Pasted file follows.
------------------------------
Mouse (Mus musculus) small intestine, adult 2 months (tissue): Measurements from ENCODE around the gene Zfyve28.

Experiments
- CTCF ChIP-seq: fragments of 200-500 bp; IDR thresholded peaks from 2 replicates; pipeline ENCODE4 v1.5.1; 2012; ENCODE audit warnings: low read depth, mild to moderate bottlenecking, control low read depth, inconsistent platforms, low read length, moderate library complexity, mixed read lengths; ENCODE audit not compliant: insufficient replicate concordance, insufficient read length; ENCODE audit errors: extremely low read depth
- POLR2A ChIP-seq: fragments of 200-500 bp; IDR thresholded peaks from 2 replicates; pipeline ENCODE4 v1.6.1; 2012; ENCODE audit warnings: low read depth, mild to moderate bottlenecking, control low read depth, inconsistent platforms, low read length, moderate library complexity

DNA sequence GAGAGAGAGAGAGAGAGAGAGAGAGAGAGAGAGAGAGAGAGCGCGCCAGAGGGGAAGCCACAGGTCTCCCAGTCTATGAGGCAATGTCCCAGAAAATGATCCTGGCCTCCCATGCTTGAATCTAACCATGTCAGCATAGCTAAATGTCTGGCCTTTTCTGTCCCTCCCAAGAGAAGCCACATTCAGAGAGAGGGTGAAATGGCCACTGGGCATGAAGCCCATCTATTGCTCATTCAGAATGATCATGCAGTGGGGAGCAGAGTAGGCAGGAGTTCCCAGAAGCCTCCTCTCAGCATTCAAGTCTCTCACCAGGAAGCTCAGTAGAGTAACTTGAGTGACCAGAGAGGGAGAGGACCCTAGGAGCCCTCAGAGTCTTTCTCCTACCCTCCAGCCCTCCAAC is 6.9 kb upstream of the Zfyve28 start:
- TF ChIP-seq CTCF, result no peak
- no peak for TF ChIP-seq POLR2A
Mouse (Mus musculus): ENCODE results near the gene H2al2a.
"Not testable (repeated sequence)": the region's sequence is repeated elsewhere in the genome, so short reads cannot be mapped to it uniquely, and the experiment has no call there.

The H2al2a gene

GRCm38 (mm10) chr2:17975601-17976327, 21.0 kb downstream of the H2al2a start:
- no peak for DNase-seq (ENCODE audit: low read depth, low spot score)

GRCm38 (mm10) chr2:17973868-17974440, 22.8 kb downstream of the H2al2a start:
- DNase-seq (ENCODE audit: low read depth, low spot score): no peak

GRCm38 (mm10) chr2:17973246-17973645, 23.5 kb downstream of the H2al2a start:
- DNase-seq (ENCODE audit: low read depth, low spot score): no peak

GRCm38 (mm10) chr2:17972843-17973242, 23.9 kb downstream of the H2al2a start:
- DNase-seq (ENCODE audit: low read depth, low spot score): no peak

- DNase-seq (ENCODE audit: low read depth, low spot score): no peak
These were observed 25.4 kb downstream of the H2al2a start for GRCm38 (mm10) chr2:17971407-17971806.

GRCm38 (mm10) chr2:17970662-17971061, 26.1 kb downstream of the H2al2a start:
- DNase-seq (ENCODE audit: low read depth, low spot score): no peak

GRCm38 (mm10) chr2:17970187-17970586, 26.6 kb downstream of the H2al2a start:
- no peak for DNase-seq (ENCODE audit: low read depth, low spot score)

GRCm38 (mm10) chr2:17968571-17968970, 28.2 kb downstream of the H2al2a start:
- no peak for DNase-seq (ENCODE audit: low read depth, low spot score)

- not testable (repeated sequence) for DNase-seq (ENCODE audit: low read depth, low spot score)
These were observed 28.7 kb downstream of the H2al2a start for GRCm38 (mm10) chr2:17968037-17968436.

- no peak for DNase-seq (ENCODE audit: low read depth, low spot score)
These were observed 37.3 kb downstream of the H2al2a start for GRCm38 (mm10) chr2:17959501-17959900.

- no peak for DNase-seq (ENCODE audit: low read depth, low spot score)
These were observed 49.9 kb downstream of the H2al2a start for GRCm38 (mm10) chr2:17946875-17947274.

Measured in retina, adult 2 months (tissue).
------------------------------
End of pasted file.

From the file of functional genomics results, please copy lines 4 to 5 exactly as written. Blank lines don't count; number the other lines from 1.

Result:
- POLR2A ChIP-seq: fragments of 200-500 bp; IDR thresholded peaks from 2 replicates; pipeline ENCODE4 v1.6.1; 2012; ENCODE audit warnings: low read depth, mild to moderate bottlenecking, control low read depth, inconsistent platforms, low read length, moderate library complexity

DNA sequence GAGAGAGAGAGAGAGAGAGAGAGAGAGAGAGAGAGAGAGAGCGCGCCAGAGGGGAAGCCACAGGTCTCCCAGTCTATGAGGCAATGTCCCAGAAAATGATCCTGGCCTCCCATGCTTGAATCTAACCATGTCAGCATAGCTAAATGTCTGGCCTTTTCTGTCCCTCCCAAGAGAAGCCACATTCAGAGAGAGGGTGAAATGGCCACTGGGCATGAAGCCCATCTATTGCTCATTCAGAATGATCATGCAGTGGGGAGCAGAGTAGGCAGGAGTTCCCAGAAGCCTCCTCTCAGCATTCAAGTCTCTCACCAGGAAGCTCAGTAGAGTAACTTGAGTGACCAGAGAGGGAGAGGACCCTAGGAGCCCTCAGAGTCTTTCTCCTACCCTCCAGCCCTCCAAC is 6.9 kb upstream of the Zfyve28 start: